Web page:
Nature’s Cleanup Crew helps the Environment Efficiently

Everybody’s been getting pretty protective of the earth lately, with all the topics in the news today, Climate Change this and Greta Thunberg that, but one way we can fix things with cleaning the Earth is understanding we aren’t the only ones that are doing it. In this great documentary hosted by David Suzuki, viewers learn about 4 rather different creatures referred to as ‘Nature’s Cleanup Crew’: The Ant, the Opossum, the Fox, and the Vulture. While each and every one of them are very different species, they all have one important task, and that is cleaning up the Earth. Sadly, it’s not easy for them to do their job either, as so much of the world sees them as nothing more but a bunch of pesky, well… pests. But they’re more than just that, as viewers learn in this short yet detailed doc.

Way out in New York, NY are a large majority of ants. Ants anywhere and everywhere. Ants in the gardens, ants in the pavement. Speaking of ants in the pavement, these are a special kind of ants called Pavement ants. Not exactly the most creative name but not many of them are (Red, Carpenter, etc). But what do pavement ants do? They eat the dropped litter and food scraps that so many people drop on the ground while eating outside near those food carts that are often seen around NY. A group of entomologists visit New York and try some experiments to see how the ants work and if they are much more hardworking and efficient then their large vermin carrying competitors: Rats. On another subject are opossums which are not as aggressive as one sees them. But they do have some pretty strong stomachs as they can digest bones and eat the infamous ticks that carry diseases. Psychologist Susanne McDonald performs a couple of research projects herself to figure out just how smart opossums are. More importantly, there’s even a wildlife rescue team that helps take care of some abandoned opossums until they’re old enough to fend for themselves. Now, to get to foxes. They’re a bit of an issue in Berlin, as people mainly see them as annoying. Personally, I blame a dumb trending video, but other reasons may be because they tend to dig into garbage for food. But really, foxes are helpful among the community of street locals. Not only do they have a habit of picking up pieces of dropped food, but they also take great delight in being pest control by handling the abundance of rats and rabbits. During this segment, researcher Sophia learns how to track a fox so she can learn what the fox does and where they live. Now we get to explore Ethiopia, and perhaps several other countries in the process. Researcher Evan explains interesting facts about vultures, who may be the most helpful when it comes to rotting flesh. Since not many animals get put underground in a box or burned to smithereens, sometimes their carcasses just rot in the open air and brew up viruses. But there’s always someone who will have something to eat. Lions, tigers, bears, oh my! But what about vultures? Yes, it’s true. Those birds tend to eat more than any other animal and they serve an interesting use in an Ethiopian town where the locals dump out food waste and animal remains to a small location where vultures chow down on as much as they please. But sadly, vultures are in trouble. Because in Africa, poachers are using an anti-vulture poison to keep them off their freshly hunted elephant. Another reason to hate people who hunt. Vultures are becoming an endangered species and already they seem to have a way of ridding the world of rotting flesh and deadly viruses.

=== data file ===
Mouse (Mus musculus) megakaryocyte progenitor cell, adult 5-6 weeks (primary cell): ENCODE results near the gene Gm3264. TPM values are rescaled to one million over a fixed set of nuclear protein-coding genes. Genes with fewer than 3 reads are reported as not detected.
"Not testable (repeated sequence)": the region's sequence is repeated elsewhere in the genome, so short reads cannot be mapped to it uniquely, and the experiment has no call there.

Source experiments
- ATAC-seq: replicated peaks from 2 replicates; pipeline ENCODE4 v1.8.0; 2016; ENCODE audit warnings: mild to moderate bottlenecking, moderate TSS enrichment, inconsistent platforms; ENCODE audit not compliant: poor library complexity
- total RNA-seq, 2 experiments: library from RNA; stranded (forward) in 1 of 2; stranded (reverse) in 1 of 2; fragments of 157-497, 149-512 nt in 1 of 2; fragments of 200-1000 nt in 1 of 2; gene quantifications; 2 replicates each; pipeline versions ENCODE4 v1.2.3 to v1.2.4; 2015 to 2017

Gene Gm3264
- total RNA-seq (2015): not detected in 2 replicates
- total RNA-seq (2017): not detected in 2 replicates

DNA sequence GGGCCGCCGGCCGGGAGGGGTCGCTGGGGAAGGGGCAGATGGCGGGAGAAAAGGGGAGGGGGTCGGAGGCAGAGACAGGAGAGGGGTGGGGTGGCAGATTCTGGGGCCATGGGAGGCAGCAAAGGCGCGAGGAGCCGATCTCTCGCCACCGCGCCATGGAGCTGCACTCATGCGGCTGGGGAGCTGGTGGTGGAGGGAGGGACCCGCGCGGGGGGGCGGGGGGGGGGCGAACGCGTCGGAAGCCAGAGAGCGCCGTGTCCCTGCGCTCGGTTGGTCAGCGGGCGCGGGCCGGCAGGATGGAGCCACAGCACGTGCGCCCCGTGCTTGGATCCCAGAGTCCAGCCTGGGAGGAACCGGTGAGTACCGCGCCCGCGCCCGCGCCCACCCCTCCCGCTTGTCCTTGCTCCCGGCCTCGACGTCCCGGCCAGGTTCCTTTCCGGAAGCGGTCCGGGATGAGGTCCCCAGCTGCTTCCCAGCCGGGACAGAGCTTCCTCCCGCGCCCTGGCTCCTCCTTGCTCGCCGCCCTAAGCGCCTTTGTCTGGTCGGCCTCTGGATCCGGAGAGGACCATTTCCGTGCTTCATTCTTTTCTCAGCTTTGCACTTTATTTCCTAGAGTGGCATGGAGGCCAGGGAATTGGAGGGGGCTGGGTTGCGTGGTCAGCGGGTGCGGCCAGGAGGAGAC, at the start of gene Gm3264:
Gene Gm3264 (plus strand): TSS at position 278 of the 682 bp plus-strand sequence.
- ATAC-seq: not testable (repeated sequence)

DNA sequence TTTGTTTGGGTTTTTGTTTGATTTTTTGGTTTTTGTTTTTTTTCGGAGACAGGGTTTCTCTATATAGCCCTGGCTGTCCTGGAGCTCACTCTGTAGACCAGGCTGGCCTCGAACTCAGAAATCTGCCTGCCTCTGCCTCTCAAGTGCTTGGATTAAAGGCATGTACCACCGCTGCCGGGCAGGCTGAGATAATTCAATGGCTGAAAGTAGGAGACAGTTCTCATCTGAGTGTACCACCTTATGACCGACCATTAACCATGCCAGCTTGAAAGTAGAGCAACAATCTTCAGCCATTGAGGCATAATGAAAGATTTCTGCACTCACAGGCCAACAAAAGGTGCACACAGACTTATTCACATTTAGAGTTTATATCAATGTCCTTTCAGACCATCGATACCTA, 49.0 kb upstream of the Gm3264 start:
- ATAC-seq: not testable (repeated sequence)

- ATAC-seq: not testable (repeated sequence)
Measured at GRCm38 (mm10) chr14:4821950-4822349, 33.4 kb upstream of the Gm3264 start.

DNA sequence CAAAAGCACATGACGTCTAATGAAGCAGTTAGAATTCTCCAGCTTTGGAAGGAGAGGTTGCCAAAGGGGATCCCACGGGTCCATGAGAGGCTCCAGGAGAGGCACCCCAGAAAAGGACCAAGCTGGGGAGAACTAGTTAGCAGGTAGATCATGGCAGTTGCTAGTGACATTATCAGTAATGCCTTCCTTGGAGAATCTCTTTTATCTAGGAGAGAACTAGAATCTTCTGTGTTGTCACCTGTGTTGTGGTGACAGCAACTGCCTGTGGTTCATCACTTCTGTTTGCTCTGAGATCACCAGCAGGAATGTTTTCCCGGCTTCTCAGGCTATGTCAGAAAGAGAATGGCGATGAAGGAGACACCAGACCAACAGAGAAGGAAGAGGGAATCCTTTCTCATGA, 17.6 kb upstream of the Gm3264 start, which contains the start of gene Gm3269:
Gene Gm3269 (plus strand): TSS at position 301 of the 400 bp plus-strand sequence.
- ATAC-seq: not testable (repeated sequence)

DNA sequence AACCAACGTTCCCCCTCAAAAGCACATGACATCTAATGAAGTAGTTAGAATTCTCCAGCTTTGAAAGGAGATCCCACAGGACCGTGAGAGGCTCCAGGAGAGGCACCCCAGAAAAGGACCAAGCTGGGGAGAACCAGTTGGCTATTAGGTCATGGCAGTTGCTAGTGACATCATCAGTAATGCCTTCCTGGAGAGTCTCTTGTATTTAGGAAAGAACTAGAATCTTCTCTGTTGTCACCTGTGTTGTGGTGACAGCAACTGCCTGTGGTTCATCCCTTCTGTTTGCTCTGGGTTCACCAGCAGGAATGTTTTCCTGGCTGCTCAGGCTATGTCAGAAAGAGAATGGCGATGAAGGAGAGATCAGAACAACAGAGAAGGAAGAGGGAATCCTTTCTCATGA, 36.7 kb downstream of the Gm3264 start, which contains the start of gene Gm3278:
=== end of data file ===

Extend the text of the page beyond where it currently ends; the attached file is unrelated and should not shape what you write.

All in all, Nature’s Cleanup Crew is an amazing documentary that teaches lots of useful facts, more than I have pointed out here already. It’s well put together, stories aren’t laced together like most documentary formats, making it easy to understand, and one really starts to have a better understanding for these animals and maybe not think of them so much as pests anymore. After all they seem to be doing a better job at cleaning up our act better than ourselves. Worth checking out, especially since it has the amazing David Suzuki in it. Nobody promotes a healthy Earth better than him.





Nature’s Cleanup Crew premieres January 31st on CBC at 9:30 PM and on CBC Gem.

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